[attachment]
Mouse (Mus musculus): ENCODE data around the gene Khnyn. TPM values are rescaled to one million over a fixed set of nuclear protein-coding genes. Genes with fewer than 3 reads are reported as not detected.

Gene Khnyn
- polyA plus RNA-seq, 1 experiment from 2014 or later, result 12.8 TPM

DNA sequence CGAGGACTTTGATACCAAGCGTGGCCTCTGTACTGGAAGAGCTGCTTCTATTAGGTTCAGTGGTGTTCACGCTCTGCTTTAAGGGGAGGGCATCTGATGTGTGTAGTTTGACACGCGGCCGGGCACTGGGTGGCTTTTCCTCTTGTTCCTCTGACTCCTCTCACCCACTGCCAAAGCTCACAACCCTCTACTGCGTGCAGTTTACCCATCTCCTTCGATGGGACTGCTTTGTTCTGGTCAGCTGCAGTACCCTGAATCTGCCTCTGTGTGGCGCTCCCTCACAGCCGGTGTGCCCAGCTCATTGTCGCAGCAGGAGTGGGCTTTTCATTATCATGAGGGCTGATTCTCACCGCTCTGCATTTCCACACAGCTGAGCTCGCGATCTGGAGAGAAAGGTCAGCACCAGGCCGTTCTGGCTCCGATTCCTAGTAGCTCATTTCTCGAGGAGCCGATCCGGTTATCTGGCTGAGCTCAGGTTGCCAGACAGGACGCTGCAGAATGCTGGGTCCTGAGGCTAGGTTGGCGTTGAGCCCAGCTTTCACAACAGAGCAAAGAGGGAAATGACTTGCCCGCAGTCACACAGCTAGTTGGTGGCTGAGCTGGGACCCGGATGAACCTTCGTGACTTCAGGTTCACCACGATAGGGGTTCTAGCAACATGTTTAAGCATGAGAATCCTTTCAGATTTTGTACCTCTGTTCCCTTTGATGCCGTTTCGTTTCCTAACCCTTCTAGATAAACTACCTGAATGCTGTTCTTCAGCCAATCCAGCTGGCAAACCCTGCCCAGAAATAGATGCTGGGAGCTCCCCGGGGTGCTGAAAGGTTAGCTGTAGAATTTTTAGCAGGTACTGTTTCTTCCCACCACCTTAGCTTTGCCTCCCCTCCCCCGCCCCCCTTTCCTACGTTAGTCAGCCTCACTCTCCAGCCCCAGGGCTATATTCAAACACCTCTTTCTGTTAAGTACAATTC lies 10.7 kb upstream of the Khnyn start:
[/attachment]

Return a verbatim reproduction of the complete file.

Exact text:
Mouse (Mus musculus): ENCODE data around the gene Khnyn. TPM values are rescaled to one million over a fixed set of nuclear protein-coding genes. Genes with fewer than 3 reads are reported as not detected.

Gene Khnyn
- polyA plus RNA-seq, 1 experiment from 2014 or later, result 12.8 TPM

DNA sequence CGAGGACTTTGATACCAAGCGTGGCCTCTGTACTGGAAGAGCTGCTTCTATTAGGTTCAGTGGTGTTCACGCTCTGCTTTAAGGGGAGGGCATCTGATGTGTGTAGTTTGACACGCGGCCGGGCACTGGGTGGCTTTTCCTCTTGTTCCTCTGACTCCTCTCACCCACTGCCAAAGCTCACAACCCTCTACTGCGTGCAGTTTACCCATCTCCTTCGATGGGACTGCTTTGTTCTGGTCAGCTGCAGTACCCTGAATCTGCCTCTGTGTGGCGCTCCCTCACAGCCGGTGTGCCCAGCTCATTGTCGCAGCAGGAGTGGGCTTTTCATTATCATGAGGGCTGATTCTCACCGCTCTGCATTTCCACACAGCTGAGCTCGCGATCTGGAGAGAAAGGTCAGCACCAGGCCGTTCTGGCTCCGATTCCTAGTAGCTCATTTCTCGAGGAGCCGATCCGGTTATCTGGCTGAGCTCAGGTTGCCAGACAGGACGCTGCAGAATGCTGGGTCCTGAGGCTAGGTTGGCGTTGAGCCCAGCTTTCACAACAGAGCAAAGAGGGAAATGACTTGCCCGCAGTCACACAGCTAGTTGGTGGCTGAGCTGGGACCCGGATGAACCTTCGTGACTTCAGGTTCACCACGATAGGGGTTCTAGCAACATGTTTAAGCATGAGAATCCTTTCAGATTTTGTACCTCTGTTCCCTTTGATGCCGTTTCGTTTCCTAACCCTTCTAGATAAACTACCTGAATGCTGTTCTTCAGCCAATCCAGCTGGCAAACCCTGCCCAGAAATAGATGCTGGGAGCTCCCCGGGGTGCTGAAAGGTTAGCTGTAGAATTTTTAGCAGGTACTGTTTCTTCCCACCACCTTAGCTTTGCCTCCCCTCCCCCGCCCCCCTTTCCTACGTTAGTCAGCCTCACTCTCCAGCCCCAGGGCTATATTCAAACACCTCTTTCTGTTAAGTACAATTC lies 10.7 kb upstream of the Khnyn start: